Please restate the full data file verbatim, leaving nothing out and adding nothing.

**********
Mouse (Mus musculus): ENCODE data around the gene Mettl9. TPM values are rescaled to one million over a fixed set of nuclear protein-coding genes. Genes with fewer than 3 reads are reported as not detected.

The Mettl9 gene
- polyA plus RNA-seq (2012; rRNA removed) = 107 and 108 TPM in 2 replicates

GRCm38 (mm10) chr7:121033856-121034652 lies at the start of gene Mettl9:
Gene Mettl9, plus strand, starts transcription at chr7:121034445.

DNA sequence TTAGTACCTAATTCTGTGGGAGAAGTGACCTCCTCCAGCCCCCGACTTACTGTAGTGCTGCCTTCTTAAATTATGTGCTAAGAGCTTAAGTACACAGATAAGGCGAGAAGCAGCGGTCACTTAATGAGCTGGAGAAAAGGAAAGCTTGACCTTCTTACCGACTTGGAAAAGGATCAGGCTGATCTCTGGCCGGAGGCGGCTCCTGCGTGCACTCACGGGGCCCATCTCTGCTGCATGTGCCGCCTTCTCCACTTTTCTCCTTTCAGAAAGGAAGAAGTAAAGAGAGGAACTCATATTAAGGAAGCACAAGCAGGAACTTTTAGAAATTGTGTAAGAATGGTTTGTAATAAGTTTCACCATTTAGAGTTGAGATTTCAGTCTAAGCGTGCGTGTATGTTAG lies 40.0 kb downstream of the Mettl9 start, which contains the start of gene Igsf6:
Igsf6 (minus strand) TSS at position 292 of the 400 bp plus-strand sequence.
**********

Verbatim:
Mouse (Mus musculus): ENCODE data around the gene Mettl9. TPM values are rescaled to one million over a fixed set of nuclear protein-coding genes. Genes with fewer than 3 reads are reported as not detected.

The Mettl9 gene
- polyA plus RNA-seq (2012; rRNA removed) = 107 and 108 TPM in 2 replicates

GRCm38 (mm10) chr7:121033856-121034652 lies at the start of gene Mettl9:
Gene Mettl9, plus strand, starts transcription at chr7:121034445.

DNA sequence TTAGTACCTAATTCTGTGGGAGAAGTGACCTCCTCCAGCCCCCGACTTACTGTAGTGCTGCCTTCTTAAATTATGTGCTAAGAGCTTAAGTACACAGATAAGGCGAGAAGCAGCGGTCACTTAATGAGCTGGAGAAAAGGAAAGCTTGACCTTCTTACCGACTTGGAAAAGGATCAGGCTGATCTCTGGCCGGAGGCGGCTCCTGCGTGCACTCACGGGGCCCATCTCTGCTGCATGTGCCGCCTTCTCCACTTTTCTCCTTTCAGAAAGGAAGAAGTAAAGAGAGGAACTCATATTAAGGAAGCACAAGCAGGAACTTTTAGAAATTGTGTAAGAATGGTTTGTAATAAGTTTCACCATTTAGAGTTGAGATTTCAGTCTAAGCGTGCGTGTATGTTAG lies 40.0 kb downstream of the Mettl9 start, which contains the start of gene Igsf6:
Igsf6 (minus strand) TSS at position 292 of the 400 bp plus-strand sequence.